Pete the Moose

In the four decades after WWII, not including “police actions” and “armed interventions,” there were 142 wars fought and only 26 days of global peace. 26 days out of 40 years or, 14, 600 days.

Aggression on any point of the scale, from passive to active, would appear to be one of the traits we share in common with everyone – no matter what their race, class, culture or religion. And yes, even Tibet has quite the bloody history, monks and all. Whether the act of aggression is “good” or “evil” literally depends on who is doing the evaluation.

I have finished the Baumeister book and was surprised by his conclusions. Surprised and a part of me was elated because he reiterated something that I have long held to be true. He said that one of the most dangerous aspects of our modern culture, particularly the American/Western culture is the emphasis that we put on trying to “understand” violence, evil and cruelty. Understanding, he says, opens the door to forgiveness and with forgiveness comes permission to use rationalizations to recreate the evil. He points out that without the boundary of firm morality, of drawing a line and saying “there is nothing in the world that can make this permissible or understandable” we create ambiguous areas of behavior. The more ambiguous the definition of morality, the greater the potential for evil to occur again because the greater the possibility of rationalizing anticipatory guilt to relieve or avoid after guilt.

In assessing the potential of evil in the world, country by country, he predicts that of all the continents it will be Africa that will see the sharpest decline in evil (as they are going through the process of ridding themselves of totalitarianism and dictatorships while maintaining moral boundaries). Russia that has the greatest potential for beginning a third world war or at least a significant genocide (because they are moving into the exact same position as pre-WWII Germany). America that will continue to see a steady rise in violence because we have become culturally wedded to the idea of self-esteem (to the sacrifice of self-control and responsibility) and China, well…China he talked about rarely and in the conclusion he said why. China he rates as the country singularly responsible for the greatest numbers of murder, evil, theft, disregard and lack of responsibility. He cannot see anyway in which China will change and that it will remain the wild card in any attempt to resolve global issues, particularly those of conserving resources.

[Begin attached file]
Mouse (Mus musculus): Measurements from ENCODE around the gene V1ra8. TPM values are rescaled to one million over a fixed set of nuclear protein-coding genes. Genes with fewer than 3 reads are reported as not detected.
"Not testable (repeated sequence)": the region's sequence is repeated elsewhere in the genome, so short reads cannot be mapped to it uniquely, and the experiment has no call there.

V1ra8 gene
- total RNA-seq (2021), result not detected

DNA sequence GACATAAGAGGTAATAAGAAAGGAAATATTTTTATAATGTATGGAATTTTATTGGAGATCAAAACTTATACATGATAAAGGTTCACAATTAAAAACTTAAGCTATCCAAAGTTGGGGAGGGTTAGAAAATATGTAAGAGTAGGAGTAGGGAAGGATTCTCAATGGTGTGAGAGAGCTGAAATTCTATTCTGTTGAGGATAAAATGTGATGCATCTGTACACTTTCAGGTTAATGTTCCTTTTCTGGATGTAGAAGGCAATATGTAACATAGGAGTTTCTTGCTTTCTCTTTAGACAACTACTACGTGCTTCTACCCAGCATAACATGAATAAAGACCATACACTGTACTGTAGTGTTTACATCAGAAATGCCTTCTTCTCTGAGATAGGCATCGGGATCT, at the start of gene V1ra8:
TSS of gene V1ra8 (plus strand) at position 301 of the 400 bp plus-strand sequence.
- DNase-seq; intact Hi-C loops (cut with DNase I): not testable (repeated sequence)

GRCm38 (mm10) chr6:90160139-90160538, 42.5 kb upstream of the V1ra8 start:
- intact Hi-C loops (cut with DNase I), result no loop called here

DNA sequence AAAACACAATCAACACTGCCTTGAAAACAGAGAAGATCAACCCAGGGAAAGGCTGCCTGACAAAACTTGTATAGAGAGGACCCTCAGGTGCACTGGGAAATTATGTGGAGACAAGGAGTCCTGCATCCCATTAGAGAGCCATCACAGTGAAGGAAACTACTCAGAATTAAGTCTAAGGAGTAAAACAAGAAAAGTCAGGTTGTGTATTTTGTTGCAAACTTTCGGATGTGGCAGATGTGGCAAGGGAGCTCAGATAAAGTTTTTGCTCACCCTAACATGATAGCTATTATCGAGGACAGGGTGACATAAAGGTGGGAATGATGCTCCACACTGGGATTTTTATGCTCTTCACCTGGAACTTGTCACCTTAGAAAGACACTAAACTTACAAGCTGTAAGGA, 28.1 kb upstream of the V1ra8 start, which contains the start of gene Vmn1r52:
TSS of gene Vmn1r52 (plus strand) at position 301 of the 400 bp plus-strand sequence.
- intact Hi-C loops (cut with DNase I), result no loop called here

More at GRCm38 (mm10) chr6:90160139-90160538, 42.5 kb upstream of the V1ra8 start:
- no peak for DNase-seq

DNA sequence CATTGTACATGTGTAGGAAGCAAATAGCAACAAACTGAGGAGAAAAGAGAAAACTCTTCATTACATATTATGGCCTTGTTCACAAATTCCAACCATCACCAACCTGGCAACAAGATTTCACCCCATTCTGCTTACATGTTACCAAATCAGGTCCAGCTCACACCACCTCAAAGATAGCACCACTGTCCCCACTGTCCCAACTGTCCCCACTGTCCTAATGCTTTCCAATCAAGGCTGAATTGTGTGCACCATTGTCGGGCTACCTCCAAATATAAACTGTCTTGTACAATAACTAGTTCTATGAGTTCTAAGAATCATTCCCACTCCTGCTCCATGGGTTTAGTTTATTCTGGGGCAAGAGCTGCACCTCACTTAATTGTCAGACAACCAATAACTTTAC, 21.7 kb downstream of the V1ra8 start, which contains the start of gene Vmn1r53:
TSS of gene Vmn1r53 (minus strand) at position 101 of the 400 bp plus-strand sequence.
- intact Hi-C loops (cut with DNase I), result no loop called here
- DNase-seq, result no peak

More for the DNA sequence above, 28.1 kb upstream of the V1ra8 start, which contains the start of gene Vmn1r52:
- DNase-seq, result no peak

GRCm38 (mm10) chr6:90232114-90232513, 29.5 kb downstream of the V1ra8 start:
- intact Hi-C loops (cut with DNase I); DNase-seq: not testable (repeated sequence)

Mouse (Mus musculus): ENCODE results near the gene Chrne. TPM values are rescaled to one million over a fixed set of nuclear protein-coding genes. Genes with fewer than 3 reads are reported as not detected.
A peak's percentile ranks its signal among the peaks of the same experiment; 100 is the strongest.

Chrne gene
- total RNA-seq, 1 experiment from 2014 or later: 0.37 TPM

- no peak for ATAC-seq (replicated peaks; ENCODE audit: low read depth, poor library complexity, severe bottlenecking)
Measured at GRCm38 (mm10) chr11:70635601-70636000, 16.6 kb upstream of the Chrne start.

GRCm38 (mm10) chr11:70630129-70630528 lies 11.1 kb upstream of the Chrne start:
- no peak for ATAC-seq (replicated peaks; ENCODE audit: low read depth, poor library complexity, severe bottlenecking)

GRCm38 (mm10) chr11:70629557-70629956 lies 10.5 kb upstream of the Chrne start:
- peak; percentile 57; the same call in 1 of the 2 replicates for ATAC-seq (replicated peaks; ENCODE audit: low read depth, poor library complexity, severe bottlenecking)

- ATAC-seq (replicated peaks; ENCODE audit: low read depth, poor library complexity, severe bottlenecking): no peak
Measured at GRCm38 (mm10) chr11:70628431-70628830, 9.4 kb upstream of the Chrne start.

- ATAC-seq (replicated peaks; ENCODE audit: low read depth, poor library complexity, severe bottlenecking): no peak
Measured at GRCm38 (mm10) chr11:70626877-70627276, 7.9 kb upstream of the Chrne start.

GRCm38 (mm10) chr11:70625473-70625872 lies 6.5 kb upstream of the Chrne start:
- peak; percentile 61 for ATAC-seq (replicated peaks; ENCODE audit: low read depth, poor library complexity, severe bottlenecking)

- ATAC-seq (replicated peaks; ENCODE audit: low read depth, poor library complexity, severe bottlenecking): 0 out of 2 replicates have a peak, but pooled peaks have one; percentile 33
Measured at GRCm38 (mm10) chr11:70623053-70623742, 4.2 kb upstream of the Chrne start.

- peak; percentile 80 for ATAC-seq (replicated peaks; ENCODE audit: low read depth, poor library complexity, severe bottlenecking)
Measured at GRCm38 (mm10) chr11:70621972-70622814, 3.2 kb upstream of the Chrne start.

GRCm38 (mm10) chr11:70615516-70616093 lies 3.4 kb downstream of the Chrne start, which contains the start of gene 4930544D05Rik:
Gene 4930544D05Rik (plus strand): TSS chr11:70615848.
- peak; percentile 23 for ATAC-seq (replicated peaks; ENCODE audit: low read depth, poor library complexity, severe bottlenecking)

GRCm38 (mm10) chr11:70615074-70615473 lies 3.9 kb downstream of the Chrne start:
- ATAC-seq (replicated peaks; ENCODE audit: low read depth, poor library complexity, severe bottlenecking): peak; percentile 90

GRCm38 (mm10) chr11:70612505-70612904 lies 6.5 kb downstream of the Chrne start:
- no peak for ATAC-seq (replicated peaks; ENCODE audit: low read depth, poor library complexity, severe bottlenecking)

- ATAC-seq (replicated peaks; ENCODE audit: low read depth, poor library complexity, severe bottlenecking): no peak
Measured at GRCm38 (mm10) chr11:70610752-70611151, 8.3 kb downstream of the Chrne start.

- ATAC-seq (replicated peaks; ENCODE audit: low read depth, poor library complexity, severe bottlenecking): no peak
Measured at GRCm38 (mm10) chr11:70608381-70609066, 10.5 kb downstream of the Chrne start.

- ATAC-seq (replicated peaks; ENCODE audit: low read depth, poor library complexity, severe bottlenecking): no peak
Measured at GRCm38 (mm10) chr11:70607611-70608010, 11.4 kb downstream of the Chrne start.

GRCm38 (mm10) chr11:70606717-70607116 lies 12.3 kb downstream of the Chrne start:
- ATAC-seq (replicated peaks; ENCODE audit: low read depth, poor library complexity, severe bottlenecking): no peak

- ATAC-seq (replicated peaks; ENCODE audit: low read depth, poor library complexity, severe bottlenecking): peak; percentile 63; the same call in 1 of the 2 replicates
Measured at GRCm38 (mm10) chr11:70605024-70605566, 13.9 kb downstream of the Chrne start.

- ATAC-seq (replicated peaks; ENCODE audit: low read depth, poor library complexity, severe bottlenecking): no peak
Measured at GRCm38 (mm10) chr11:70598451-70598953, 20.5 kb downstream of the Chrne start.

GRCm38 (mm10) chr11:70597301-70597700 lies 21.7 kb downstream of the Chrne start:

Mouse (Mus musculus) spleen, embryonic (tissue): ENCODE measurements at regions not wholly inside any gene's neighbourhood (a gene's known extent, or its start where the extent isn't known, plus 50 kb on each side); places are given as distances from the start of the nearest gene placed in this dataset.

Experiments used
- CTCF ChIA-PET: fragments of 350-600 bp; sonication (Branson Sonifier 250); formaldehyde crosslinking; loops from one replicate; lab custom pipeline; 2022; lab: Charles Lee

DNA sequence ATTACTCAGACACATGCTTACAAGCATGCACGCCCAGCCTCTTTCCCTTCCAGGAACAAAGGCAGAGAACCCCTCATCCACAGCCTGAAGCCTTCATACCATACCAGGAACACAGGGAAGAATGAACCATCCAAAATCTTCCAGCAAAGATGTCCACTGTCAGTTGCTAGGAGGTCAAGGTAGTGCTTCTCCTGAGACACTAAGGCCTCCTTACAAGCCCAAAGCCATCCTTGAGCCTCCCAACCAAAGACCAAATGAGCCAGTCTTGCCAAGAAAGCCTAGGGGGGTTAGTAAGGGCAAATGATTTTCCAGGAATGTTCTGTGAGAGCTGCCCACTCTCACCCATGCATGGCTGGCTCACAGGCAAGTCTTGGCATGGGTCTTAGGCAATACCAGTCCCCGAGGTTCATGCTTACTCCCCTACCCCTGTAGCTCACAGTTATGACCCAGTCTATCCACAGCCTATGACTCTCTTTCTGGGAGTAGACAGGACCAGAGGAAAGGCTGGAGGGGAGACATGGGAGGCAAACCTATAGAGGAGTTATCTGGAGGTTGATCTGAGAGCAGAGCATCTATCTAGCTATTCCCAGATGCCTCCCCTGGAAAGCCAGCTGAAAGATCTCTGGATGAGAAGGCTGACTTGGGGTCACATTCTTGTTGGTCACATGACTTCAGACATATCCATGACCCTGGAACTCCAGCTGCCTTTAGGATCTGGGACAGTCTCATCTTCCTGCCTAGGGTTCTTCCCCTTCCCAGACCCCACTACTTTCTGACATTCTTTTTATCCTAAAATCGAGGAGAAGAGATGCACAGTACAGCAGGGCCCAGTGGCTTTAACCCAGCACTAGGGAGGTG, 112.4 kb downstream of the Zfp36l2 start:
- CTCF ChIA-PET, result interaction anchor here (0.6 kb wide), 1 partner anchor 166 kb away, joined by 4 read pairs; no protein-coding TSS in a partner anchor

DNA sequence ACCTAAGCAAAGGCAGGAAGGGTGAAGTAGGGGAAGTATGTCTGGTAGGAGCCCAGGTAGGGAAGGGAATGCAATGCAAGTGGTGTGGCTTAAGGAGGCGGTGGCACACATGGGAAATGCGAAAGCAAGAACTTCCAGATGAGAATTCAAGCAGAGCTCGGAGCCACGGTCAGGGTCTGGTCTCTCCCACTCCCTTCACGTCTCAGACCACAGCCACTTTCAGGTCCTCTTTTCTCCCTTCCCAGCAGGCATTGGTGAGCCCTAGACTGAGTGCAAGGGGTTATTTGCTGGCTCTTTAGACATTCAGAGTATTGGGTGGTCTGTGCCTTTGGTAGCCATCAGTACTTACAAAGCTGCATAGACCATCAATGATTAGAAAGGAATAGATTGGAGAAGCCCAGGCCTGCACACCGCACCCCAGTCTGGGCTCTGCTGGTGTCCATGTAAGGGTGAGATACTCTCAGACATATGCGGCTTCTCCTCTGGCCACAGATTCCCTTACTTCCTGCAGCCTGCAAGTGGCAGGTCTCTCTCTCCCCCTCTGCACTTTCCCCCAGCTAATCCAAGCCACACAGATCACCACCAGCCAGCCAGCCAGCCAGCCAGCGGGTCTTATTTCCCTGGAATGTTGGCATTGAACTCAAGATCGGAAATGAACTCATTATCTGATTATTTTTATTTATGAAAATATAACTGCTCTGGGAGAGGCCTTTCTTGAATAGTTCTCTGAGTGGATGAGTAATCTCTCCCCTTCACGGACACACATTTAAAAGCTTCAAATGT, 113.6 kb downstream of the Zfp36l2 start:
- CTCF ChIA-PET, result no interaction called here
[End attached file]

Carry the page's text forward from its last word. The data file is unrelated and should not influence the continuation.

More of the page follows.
He points out that the post WWII era (up to modern time) is the first century in which the actions of those living are going to harm those who will live in the future. At no other time in human history were the war mongering and intrigues of the centuries such that they had an extreme impact on the safety and survival of the future. We have, he says, guaranteed a future of world wars over water and arable land.

Our legacy, our heritage is ensuring the survival of evil over life.

Makes you stop and think. Makes some stop and think. Makes others run off to their yoga mats and Ohm their way into ignorant bliss. Yoga mats, by the way, manufactured using methods that harm the environment and used in Yoga studios that are a phenomenal and arrogant waste of space, land and resources.

Given all this, what does one do? It is not realistic to go green to the point of not participating because frankly, that will start another war – it may not be a war of guns and lives, it may be one of legislation and perception, but war it is. Not consuming is a betrayal, an act of a traitor towards the economic health of our societies. Yet the act of consuming is also an act of evil in that it supports and justifies endless acts of harm toward people and the environment.

The solution is never as easy as a bumper sticker would lead you to believe.

The key point he always returns to, the foremost defense against violence, cruelty and evil is – self-control. Now, self-control is not self-denial. Meditating to the point you can shut out the world and manage your breathing is not the kind of self-control that he is talking about; in fact, an emphasis on that type of self-control actually increases the potential for evil because it removes you from participating in the events around you. It roots you in the present and in your body to the extent it denies being able to imagine the “big picture.”